There are 3 broad investment categories for mutual funds (equity, bond, and money market - in declining order of historical returns). This is an over-simplification, but is adequate to explain the effect of expenses. In an equity fund where the historical gross return might be 9%, a 1% expense ratio will consume approximately 11% of the investor's return (1 divided by 9 is about 0.11 or 11%). In a bond fund where the historical gross return might be 8%, a 1% expense ratio will consume approximately 12.5% of the investor's return. In a money market fund where the historical gross return might be 5%, a 1% expense ratio will consume approximately 20% of the investor's historical total return. Thus, an investor must consider a fund's expense ratio as it relates to the type of investments a fund will hold.

Nonprofit organizations[edit]

In nonprofit organizations, the term "program expense ratio" refers to program expenses divided by total expenses.[2] This is one of the primary financial indicators of concern to charities and their donors.[2] The sum of the program expense ratio and the "support service expense ratio" is by definition 100% for a non-profit organization.[3] Charities having a higher program expense ratio (and thus a lower support service expense ratio) are often considered to be more efficient.[3]

The support service expense ratio is also commonly called the "overhead".[4] Leading sources of information about charities, including GuideStar, Charity Navigator and the Wise Giving Alliance, say that the support service expense ratio (i.e. "overhead") can be an important indicator, especially if it is at one extreme or another, but generally speaking it is just as important to look at other factors including transparency, governance, leadership, and results.[4]

According to Charity Navigator (as of 2009), the national median for the support service expense ratio was 10 percent, and that expense ratio was less than 30 percent for more than three-fourths of the charities ranked on its website.[5]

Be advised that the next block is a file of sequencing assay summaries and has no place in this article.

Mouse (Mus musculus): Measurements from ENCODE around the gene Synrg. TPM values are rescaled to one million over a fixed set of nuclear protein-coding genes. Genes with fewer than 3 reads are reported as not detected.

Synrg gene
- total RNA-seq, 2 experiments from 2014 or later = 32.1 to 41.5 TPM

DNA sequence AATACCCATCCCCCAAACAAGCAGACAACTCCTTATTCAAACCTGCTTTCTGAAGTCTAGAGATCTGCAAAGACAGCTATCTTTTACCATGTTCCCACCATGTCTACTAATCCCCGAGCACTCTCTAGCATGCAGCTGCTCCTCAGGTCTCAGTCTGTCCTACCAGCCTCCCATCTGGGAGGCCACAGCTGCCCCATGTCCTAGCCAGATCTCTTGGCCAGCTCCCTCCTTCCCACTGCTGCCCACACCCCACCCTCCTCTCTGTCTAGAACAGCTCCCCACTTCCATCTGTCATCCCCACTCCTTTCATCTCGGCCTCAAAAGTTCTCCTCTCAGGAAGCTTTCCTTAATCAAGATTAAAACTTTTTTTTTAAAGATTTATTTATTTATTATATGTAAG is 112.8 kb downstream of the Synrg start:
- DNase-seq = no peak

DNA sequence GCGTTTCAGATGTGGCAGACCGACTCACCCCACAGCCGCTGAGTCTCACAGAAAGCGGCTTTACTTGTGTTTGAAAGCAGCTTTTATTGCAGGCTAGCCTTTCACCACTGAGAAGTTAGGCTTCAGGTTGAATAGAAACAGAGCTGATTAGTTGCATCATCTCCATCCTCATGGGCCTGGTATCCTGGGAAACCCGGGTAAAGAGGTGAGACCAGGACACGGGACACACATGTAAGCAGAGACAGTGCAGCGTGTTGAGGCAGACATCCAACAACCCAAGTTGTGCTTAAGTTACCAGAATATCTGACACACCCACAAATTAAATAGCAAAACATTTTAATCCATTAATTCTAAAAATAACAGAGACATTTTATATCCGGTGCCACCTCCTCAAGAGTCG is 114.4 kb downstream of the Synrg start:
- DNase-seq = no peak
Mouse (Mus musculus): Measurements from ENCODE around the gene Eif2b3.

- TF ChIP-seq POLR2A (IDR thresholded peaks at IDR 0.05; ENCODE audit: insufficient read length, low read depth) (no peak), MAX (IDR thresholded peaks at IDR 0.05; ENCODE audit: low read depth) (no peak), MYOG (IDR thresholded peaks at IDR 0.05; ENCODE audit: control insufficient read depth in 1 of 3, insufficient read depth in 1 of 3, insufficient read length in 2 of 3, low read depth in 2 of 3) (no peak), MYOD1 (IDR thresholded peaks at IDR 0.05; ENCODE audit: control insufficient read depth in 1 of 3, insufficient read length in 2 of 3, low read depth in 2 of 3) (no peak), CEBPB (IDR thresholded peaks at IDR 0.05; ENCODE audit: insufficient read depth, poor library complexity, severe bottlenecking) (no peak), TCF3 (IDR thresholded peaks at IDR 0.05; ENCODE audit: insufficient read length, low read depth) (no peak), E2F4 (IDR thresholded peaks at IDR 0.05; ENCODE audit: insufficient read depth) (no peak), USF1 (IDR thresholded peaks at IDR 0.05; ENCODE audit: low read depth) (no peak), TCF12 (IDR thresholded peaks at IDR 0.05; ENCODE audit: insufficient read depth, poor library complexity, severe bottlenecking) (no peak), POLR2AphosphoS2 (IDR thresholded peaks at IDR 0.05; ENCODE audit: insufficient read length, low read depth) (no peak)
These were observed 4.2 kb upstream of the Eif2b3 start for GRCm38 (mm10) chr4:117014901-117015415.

Other uses[edit]

The term is also widely used among finance and accounting professionals[6] to demonstrate the profitability and viability of the operations of a business. In this context, the expense ratio shows the percentage of an operation's gross revenues that is being allocated to the expenses related to running the operation. Business managers who use profit and loss statements (i.e. income statements) to draft business plans find expense ratios to be very useful indices in producing forecasts, and determining where cost cutting and revenue maximization opportunities exist.[7]

References[edit]

  1. ^ United States of America Securities and Exchange Commission. "Invest wisely: An introduction to mutual funds--Annual fund operating expenses". SEC.gov. Retrieved July 10, 2014. 
  2. ^ a b Zack, Gerard. Financial Statement Fraud: Strategies for Detection and Investigation, p. 224 (Wiley and Sons, 2012).
  3. ^ a b Zietlow, John et al. Financial Management for Nonprofit Organizations, p. 336 (Wiley and Sons, 2012).
  4. ^ a b Berger, Ken et al. "The Overhead Myth", Nonprofit Quarterly (June 17, 2013).
  5. ^ Stonesifer, Sandy. "The 50-Cent Rule: If a charity spends less than half its funds on its programs, does that mean it's ineffective?", Slate (September 9, 2009).
  6. ^ Hanford Jr., L. D. (1973). Expense Ratios and Their Use. Appraisal Journal, 41(1), 100-103.
  7. ^ Rushinek, A. and Rushinek, S. (1995). Forecasting sales, expenses and stock market values by quarterly financial statement ratio analysis: a microcomputer software development model. Managerial Auditing Journal, 10(2), 7-33.

See also[edit]